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What are you imagining for yourself right now?

Are you thinking today’s going to be a struggle? Or are you imagining that things are going to be great?

Is it just another battle to be fought today? Or did you smile as you got out of bed, deeply knowing that whatever comes you’re going to greet it with a cheerful attitude?

kids1I recently came across a candid picture of myself when I was about ten. I guess you’d say it’s a photo of a typical kid — it could be any kid — looking directly at the camera and smiling, being a ham.

I stared for a bit, then found myself wondering what was going through my mind that day…or all my days as a little boy.

I’m really not sure, but I’m betting all my thoughts revolved around having fun.

And I’m pretty sure I know what I wasn’t thinking about.

I wasn’t thinking about credit card debt, the mortgage, my health, how much longer I’ll be on this earth, what the government’s doing (or not doing), the stock market, who bothers me, what’s ailing me, and on and on with other less-than happy thoughts.

Imagine there’s no heaven
It’s easy if you try
No hell below us
Above us only sky
Imagine all the people
Living for today…

— John Lennon

To be fair, I wasn’t what would be considered a healthy kid. I was constantly hit with a variety of illnesses and accidents (there were several near-death incidents as well), so much so that the nearby hospital had a room with my name on the door. But all this never stopped me from just being a kid, and I certainly don’t look back at my childhood and see only those incidents. For what would be the purpose?

Kids are resilient.

kids2At that age, kids aren’t thinking about the future much, and certainly not about any of the crap we now toss into our heads as adults.

They don’t care about the past, either. What they did wrong, when and to whom. They’re not trying to rewrite their history because someone said something bad to them.

All they concern themeselves with is their present day, their present moments.

I know I did.

I jumped out of bed each day, particularly in the summers, threw on anything that could be considered clothing, grabbed my fishing gear and ran to the river banks. (I loved nothing more than fishing.)

I woke up knowing I was going fishing. Rain would never be a show-stopper. I didn’t care what the weather was, I was fishing and nothing was going to stop me.

In between spells of fishing on any given day, I’d grab my bike and I’d be off to some adventure in the nearby woods, go see friends, or just ride the country roads.

I remember one summer when I was particularly busy with my life when my mother grounded me (I was no diffrent from my siblings or other kids. I did my share of “being bad” and deserving some groundings).

When I asked what I did wrong, she simply said, “nothing. I just haven’t seen you all summer, so you’re going to stay around the house today.”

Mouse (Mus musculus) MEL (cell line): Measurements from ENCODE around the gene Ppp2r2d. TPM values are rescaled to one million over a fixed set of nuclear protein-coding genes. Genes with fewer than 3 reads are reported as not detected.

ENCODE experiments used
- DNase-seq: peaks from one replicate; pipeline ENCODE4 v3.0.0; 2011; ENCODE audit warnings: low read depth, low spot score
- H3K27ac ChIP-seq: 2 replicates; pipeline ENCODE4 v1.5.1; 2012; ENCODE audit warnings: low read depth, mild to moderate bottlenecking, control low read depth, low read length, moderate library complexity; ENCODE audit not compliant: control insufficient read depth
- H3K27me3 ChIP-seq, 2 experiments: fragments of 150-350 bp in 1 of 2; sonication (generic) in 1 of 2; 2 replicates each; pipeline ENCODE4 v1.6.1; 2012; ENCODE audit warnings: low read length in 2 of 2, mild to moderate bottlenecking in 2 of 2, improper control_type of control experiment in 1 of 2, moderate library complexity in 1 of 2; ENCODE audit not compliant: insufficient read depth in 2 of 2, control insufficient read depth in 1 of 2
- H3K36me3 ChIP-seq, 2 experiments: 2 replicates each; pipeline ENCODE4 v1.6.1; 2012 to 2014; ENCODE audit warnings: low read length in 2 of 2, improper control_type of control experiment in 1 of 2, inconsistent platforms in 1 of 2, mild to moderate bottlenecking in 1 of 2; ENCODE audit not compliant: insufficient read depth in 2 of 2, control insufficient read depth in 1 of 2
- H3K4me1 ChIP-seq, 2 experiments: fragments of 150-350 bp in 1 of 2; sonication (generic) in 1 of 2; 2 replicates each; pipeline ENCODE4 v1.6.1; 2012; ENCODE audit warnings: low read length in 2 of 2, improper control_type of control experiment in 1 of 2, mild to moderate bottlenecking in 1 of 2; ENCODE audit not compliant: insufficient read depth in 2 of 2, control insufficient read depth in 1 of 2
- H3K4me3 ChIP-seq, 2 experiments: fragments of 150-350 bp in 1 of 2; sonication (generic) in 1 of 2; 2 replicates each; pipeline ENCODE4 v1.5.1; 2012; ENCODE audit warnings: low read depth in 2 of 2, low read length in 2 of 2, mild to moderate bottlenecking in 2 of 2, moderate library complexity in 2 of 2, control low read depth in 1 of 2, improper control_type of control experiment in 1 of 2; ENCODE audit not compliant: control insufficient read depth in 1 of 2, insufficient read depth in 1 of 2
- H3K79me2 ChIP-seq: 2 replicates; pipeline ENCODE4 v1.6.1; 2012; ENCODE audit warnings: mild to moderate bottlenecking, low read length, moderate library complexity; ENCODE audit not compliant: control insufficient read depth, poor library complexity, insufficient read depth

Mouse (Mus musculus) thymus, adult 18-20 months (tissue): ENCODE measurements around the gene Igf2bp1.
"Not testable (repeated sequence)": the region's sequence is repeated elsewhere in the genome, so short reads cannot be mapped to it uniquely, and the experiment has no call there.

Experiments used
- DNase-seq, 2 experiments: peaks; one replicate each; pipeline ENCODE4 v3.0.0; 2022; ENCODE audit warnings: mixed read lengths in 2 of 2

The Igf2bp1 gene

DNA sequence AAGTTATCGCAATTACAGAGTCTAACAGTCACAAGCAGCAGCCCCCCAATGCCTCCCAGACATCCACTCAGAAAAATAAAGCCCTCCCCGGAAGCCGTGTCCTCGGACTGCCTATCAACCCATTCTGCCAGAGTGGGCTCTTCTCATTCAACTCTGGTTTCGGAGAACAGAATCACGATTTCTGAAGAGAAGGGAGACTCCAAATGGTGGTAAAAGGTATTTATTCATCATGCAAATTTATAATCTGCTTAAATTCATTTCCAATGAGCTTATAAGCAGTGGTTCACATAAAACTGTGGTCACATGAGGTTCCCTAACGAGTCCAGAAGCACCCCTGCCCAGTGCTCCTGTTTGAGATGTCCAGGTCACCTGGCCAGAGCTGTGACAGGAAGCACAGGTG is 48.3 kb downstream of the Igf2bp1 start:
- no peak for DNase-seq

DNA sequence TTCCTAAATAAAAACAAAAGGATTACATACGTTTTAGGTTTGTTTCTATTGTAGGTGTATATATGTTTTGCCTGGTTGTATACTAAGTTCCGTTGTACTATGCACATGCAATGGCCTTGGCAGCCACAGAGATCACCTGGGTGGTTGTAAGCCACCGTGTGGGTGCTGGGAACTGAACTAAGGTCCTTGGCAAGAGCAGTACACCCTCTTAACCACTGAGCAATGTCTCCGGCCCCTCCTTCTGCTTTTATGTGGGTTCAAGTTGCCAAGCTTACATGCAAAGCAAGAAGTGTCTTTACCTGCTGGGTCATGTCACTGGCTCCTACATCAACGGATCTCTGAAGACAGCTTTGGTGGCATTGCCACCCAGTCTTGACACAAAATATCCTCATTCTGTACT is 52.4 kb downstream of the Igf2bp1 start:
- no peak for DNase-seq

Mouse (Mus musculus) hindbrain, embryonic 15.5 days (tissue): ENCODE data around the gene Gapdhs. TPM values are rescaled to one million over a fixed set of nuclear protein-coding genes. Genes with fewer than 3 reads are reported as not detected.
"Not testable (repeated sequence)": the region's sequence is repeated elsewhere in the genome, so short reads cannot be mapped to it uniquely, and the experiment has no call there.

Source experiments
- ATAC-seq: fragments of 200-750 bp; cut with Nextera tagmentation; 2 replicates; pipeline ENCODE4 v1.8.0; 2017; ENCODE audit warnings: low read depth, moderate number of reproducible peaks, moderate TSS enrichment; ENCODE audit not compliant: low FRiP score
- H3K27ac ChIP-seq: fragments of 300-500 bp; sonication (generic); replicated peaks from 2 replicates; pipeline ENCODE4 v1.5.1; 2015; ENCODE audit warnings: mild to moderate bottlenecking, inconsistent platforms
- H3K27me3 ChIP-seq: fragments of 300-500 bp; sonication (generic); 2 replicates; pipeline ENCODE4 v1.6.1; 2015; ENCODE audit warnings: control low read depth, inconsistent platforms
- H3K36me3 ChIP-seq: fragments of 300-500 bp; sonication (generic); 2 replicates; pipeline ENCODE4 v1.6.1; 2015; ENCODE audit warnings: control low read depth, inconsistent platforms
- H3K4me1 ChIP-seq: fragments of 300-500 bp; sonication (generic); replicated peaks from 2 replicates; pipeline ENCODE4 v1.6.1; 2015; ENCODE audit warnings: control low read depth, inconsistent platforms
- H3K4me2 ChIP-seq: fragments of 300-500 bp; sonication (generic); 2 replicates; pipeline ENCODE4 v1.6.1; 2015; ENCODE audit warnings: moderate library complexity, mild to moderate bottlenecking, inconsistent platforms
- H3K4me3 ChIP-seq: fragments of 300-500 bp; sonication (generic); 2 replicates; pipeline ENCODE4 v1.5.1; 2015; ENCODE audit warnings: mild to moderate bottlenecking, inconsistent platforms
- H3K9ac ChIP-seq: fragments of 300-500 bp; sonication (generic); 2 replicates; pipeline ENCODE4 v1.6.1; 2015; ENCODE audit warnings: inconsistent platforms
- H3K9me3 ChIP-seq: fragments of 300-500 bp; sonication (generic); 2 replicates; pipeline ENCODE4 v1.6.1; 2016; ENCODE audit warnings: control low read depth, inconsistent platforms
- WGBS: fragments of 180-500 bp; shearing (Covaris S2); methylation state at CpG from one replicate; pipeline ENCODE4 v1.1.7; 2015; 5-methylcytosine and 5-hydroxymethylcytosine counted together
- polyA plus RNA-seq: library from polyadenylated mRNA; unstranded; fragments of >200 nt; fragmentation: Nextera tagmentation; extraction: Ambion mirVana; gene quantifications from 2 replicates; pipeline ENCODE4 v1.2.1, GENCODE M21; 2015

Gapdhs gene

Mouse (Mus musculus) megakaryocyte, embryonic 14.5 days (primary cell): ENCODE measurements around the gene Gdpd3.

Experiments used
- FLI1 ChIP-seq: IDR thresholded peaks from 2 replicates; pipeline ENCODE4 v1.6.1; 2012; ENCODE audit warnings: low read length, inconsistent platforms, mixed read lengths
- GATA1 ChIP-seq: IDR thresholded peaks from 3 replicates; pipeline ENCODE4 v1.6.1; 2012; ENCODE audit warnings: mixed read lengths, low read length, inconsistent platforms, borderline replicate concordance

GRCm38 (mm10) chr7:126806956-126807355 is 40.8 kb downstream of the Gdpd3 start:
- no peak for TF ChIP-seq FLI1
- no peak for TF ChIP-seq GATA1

At the time, I didn’t understand her reasoning, but I get it now.

Life was so much simpler then. There was less confusion, problems and issues. That naturally lead to the “what’s changed?” question.

Why the hell do we make ourselves suffer mentally in adulthood. Even the most optimistic person has bad days, but why?

We’re typically the cause of most, if not all, of our distresses. And these distresses are usually in our minds, our thoughts.

Want proof?

I challenge you to grab a photo of yourself (candid ones work best, between the ages of 6 and 10 or so, and not a school picture), and look closely at that child. What do you see?

Peacefulness? Happiness? Joy? Excitement?

What do you think were the thoughts going through your mind as that child? Were you really, honestly worried about your future? Did you seriously have thoughts of dread for each new day?

I’m betting you’ll find a happy face, a happy child, looking back at you.

That child, that unique expression of love, is still inside you. You may not have that same body anymore, but you do have that child’s mind. That has never left you.

Deep down, deep within your adult thoughts, there lives that child, with all those great dreams and desires.


Oh, you may have shed some of them (I know I have), but most of those dreams are still there.

Live each day with that child within you. That can be the “happy place” you escape to when things don’t seem to be going your way. Focus on that child’s happiness and it will percolate to the surface in your present day. It
will bring you to a happier place in your present moments.

And all it takes is imagination. Just imagine yourself as that child today. You can do this anywhere, anytime; no one else need know. Keep that photo with you in your wallet or purse; when you need a boost, just take it out and look at it.

Grab onto those thoughts, that positive energy of your childhood, and bring it into your present moment.

And imagine yourself with those thoughts, living just for today.